Here they become giants at last (…) ROCKDELUX Joan P. Holguera
Stirred by hope, disenchantment, contempt. Combing through the habitual exalted acclaim, competition and ambition of postmodernism. Picore has plunged into a constellation of assumptions and possibilities in the band’s fifth studio album. Assumptions and possibilities, all of which are political, poetic, conceptual and, above all, musical. Si no olvido bien is articulated by exquisite rhythm patterns, whose roots stem from beyond the world of rock, in a bold spectrum of harmonic voltages.
The five-piece band from Zaragoza – Thomas House lives in Brighton – is one of most crushing combos on the Spanish music scene. With their last two albums, Picore’s aversion to ‘the comfort zone’ has pushed them into a rarely frequented basement, far away from more familiar ‘alternative’ sounds. With their no-concessions approach, they have paved their own way, composing wonderfully complex and cagey songs that are intentionally riddled with bullet holes so as to be able to breathe. As with their other albums, the seven tracks included in Si no olvido bien don’t take the listener to be an idiot: A difficult undertaking when questioning the angles, bends and folds that make up our system of beliefs. What to do with so much cardboard packaging? E.g., Valores fuera hurls at us a colonial dystopia of races and classes; Ya nos hemos reído bastante evokes the latent violence in every play on words; and Deus ex chapuza questions a war of ends and means bouncing from one TV screen to another. In the sound puzzles that Picore has pieced together since their previous efforts, the part-for-whole message (which acts like an off-screen voice over) is our guide, our Sherpa, the waist of a tightrope walker that we cling to when we look down from great heights in askance.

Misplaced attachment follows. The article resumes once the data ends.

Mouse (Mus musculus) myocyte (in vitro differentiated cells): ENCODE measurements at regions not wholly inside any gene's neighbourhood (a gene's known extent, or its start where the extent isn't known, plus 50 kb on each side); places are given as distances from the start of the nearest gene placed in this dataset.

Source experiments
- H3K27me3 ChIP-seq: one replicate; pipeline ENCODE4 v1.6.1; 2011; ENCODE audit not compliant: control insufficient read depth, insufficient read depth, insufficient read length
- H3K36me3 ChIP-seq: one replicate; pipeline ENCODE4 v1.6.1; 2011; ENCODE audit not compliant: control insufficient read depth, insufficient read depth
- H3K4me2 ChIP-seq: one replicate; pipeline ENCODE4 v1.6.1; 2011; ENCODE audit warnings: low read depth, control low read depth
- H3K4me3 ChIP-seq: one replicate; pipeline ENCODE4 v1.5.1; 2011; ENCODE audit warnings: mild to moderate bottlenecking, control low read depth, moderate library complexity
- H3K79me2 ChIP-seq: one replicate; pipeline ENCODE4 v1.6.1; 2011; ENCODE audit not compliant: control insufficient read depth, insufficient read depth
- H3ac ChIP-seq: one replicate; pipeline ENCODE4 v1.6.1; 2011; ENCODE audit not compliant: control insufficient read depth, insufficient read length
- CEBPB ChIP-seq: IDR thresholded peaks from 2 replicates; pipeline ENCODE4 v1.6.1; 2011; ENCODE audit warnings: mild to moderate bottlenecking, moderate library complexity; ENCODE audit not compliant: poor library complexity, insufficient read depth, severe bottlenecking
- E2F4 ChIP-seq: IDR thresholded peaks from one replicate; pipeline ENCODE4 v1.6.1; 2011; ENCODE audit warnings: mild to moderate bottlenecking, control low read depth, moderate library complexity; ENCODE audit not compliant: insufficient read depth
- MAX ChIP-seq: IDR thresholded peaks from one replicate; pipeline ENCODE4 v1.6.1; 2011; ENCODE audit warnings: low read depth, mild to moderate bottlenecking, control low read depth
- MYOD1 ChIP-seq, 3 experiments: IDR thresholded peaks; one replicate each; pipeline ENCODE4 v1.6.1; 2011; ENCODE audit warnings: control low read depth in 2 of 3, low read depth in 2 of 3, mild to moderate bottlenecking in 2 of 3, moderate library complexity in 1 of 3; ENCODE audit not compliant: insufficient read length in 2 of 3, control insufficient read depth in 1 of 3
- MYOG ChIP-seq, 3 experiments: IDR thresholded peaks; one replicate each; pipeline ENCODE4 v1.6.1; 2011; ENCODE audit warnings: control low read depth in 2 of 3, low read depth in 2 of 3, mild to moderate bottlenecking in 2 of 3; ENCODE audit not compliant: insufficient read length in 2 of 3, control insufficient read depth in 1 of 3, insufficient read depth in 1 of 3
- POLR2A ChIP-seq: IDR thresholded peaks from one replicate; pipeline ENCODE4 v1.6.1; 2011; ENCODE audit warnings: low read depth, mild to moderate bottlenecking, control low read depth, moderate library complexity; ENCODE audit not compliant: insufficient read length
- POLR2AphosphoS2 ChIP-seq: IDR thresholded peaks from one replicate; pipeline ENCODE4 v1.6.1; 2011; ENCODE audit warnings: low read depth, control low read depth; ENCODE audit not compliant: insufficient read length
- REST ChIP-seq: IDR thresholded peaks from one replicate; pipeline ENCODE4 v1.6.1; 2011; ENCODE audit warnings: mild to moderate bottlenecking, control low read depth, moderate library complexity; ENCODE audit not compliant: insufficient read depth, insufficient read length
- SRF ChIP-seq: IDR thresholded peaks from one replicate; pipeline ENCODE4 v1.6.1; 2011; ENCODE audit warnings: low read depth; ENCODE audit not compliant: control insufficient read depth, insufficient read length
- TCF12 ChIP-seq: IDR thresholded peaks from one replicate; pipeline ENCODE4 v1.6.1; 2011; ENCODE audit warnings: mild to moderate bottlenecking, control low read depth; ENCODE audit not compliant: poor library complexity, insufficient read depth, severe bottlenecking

Si no olvido bien presents a surprising but – and this is the difficult part – unforced inflections on form: Playful polyrhythms (Dolores y cálculos), unpredictable opening partitions (the 5/3 y 3/4 time signatures of Una nocturna), with the emphasis on the dominant – a trademark of most of the tracks – or almost ironic exaggerations harmonics (En conserva is made up of all major chords except one). The album closes with a look to the near east: Montañas, one simply beautiful anti-West song. Seven minutes of a subtle and patient crescendo that poses two final questions: Will there be a more gentle way to fall? Where are you?